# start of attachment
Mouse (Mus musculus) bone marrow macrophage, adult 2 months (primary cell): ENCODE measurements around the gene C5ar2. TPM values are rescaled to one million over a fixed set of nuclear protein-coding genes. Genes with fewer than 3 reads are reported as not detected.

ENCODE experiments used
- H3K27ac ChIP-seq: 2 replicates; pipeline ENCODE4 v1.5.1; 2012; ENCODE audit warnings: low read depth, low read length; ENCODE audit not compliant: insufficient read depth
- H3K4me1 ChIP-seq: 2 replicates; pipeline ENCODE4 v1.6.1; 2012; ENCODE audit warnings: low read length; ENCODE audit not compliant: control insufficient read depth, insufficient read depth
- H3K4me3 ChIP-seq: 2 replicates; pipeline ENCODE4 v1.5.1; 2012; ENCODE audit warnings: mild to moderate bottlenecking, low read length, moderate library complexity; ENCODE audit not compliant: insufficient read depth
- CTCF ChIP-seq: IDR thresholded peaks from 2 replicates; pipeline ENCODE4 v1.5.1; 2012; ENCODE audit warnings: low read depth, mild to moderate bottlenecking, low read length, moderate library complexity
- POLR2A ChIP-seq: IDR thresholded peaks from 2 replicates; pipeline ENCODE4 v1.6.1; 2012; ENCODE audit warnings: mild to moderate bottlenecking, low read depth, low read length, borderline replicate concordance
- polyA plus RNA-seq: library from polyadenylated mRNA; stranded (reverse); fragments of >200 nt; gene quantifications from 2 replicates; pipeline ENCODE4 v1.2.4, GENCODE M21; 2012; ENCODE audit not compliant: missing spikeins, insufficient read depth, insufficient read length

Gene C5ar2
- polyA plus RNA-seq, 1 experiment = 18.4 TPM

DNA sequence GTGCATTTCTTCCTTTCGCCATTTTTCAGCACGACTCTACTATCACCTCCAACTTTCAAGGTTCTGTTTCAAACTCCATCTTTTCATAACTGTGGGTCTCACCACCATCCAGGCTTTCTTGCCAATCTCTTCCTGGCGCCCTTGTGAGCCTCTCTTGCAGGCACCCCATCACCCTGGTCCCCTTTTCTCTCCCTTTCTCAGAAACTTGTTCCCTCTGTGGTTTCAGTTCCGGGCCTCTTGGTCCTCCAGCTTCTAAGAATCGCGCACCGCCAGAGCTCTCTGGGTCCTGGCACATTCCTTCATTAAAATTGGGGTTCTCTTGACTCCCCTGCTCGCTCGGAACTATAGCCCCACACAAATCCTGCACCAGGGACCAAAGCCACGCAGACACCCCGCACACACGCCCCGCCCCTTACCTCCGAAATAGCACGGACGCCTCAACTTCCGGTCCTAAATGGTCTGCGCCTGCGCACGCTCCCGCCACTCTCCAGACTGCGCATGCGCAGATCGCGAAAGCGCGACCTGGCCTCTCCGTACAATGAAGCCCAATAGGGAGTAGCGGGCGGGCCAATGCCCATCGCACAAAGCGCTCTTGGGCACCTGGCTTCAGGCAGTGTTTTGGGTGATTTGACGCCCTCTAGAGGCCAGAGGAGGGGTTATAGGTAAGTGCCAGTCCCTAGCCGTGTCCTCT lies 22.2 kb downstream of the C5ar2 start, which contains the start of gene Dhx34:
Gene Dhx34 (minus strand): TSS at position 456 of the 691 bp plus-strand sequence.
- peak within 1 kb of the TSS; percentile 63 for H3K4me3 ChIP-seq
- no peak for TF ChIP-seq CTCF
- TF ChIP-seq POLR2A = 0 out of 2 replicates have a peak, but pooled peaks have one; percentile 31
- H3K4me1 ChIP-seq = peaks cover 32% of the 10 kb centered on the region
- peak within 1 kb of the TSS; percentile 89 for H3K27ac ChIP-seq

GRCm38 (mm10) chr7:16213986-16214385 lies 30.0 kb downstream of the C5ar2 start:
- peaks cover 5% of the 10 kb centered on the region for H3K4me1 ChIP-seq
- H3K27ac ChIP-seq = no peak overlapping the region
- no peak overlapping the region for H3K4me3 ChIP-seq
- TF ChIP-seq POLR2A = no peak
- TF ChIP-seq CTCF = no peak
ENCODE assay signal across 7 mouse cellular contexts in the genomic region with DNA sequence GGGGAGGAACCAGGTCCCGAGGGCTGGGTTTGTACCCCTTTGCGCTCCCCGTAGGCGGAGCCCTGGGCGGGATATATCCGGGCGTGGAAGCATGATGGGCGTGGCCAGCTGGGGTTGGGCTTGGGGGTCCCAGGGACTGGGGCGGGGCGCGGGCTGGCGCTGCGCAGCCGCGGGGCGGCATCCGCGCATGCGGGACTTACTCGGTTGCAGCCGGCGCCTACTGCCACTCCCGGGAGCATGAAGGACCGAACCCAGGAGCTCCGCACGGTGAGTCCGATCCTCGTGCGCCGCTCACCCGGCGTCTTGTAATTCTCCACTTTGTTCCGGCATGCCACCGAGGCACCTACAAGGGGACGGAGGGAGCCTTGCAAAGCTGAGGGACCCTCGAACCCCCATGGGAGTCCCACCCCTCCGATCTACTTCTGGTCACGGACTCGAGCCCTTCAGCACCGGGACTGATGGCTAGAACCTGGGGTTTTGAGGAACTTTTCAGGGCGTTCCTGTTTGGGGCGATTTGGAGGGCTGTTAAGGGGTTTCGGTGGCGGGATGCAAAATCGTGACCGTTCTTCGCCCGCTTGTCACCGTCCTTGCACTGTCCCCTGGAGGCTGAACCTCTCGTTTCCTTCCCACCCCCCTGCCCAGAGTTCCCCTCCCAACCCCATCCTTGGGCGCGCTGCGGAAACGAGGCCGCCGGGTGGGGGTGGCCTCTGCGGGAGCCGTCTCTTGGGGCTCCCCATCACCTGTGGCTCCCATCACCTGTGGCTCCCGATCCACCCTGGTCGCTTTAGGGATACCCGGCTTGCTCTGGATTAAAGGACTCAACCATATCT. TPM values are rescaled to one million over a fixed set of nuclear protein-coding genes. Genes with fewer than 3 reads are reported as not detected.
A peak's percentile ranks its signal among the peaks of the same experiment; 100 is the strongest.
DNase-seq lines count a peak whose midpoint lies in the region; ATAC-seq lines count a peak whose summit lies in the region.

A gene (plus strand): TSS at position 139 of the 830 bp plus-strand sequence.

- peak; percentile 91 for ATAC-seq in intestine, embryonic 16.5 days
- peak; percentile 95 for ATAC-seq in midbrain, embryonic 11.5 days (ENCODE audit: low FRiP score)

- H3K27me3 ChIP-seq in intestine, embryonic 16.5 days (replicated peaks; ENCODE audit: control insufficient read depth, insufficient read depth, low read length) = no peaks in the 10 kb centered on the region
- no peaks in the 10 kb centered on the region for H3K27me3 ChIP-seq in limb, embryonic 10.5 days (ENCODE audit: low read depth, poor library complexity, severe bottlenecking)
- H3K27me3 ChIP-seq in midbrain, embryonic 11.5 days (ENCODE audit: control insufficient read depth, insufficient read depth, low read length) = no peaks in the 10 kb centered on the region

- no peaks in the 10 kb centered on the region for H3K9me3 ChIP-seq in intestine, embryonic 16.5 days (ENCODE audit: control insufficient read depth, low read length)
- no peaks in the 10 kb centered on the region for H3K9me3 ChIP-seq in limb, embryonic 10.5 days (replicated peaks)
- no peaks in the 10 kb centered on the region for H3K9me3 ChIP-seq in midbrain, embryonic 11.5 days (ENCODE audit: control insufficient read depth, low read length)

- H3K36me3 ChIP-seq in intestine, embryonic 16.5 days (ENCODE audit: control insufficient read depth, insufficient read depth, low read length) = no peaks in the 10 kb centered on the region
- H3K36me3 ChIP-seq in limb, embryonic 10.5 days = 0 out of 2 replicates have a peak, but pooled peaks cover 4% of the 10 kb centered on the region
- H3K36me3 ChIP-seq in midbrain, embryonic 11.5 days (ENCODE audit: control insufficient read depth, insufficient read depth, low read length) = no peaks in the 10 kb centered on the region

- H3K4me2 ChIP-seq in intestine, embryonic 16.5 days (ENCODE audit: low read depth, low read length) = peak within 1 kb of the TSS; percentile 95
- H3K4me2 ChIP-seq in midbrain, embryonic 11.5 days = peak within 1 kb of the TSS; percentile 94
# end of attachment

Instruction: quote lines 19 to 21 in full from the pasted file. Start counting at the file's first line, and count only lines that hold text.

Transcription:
- peaks cover 5% of the 10 kb centered on the region for H3K4me1 ChIP-seq
- H3K27ac ChIP-seq = no peak overlapping the region
- no peak overlapping the region for H3K4me3 ChIP-seq